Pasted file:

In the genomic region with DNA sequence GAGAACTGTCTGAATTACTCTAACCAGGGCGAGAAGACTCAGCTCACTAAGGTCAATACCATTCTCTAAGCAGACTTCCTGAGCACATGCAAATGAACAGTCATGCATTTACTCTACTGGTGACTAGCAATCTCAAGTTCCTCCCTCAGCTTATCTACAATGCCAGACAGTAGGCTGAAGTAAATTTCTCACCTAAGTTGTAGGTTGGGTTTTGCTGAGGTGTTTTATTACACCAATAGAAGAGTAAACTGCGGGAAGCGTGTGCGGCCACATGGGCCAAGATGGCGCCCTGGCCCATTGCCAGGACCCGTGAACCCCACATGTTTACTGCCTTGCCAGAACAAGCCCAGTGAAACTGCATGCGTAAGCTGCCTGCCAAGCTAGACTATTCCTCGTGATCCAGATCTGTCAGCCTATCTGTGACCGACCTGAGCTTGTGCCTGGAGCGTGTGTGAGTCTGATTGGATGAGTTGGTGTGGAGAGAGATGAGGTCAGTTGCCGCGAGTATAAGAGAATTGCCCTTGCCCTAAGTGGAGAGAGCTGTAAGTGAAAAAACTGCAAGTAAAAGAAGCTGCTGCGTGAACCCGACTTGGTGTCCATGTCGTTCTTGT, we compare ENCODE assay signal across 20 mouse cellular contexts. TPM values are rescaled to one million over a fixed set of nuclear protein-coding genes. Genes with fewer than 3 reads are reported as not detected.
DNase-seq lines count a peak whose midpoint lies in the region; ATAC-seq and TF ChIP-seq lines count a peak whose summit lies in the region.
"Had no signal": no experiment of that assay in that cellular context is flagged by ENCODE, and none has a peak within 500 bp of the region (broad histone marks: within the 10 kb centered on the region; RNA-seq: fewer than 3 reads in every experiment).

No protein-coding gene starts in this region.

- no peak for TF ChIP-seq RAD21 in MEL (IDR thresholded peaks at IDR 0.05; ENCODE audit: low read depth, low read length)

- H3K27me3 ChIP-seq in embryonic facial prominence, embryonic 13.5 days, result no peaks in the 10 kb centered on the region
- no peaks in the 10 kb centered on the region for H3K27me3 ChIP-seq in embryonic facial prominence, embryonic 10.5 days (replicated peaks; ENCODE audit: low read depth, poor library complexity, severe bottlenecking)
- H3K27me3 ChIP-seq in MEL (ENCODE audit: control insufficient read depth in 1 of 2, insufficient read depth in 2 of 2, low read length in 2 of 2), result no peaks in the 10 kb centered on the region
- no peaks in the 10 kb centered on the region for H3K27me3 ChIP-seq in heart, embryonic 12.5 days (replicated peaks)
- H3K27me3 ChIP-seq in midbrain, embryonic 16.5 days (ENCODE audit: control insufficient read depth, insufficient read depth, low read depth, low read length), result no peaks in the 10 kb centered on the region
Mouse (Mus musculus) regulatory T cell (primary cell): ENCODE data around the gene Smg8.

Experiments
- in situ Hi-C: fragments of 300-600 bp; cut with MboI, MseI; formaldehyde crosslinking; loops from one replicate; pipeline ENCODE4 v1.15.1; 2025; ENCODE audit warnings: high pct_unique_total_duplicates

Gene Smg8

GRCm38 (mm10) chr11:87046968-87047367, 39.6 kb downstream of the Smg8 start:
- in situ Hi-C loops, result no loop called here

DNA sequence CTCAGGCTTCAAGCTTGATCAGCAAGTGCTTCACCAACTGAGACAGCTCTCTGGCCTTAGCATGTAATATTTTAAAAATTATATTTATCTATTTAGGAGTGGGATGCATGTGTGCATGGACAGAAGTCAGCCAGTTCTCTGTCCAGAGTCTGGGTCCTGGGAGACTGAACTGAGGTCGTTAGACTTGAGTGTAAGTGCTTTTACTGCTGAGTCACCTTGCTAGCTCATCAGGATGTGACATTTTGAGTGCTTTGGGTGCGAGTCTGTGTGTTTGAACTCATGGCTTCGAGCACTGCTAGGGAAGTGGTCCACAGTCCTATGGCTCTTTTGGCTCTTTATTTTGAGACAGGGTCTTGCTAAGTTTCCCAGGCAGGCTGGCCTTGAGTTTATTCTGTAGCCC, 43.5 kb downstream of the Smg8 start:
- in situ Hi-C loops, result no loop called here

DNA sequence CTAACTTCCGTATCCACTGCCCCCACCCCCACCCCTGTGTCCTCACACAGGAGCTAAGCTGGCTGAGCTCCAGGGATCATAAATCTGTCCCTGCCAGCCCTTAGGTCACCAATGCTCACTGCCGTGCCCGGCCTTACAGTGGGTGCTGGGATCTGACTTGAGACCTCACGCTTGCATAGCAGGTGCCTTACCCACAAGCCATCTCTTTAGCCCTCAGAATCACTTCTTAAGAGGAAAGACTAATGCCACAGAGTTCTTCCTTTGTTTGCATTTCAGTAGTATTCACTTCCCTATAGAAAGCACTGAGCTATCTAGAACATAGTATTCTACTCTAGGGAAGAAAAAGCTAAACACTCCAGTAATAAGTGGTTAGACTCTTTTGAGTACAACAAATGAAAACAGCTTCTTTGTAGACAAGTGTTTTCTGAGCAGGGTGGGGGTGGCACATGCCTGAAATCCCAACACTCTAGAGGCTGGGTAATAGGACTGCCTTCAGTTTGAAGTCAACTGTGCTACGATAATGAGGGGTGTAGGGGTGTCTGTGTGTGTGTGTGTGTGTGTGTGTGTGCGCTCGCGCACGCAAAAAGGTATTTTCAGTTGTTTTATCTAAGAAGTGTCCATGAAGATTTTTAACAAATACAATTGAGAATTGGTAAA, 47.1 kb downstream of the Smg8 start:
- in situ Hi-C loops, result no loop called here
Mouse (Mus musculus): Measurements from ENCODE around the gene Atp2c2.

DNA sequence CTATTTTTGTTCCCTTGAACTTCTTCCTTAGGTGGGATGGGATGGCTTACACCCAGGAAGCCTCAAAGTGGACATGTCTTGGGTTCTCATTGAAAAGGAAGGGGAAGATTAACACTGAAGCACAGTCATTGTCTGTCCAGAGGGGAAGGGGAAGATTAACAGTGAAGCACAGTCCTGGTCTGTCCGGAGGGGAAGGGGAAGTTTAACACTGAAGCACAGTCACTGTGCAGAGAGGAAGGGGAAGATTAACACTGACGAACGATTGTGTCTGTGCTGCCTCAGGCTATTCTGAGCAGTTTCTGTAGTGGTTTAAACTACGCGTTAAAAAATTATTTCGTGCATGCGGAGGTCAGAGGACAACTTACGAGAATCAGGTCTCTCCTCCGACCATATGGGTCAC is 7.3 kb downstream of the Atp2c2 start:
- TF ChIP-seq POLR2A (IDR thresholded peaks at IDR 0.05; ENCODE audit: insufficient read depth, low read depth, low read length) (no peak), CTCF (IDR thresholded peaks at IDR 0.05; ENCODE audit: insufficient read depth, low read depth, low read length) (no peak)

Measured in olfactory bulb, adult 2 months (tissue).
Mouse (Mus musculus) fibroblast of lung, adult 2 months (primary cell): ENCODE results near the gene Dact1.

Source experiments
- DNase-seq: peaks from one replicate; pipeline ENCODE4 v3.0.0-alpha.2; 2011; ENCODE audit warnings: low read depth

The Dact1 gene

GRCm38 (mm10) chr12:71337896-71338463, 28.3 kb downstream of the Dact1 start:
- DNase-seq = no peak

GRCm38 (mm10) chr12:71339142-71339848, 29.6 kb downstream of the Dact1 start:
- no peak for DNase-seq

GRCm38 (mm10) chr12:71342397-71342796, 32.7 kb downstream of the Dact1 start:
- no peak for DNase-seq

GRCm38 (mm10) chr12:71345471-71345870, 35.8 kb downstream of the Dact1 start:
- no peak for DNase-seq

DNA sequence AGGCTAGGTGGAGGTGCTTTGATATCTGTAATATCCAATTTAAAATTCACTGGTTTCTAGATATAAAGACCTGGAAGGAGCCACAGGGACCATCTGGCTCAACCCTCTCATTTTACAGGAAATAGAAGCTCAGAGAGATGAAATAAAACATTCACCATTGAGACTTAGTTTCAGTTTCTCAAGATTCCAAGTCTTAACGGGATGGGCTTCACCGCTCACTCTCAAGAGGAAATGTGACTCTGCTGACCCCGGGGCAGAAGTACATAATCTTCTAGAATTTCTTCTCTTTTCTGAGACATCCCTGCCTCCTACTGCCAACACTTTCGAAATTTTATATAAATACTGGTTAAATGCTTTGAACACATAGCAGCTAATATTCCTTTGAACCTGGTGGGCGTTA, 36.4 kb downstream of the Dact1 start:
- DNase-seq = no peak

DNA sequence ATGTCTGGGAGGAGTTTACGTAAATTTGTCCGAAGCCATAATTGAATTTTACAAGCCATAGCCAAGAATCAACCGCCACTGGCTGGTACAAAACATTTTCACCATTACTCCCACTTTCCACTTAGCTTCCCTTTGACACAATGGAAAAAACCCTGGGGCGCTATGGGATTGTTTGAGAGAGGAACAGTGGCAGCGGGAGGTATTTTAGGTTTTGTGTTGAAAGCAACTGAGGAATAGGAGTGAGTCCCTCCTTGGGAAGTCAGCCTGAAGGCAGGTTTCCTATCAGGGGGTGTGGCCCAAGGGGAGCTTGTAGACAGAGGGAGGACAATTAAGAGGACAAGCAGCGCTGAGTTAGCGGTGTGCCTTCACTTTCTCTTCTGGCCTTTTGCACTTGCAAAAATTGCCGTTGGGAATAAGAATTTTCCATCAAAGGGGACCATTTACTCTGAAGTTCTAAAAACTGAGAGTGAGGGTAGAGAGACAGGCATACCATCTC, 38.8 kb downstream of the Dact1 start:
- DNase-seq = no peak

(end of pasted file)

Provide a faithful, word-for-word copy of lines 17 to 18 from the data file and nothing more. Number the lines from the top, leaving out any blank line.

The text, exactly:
DNA sequence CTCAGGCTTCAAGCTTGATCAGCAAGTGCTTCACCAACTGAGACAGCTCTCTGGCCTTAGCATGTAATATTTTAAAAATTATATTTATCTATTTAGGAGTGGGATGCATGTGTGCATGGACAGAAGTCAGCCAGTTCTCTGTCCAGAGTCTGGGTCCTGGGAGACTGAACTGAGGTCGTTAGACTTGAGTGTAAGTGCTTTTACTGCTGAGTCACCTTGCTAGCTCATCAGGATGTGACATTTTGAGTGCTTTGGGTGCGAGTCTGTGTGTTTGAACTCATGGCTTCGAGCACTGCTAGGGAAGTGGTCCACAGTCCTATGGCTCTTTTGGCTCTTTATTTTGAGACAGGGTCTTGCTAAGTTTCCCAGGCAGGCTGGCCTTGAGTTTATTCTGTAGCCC, 43.5 kb downstream of the Smg8 start:
- in situ Hi-C loops, result no loop called here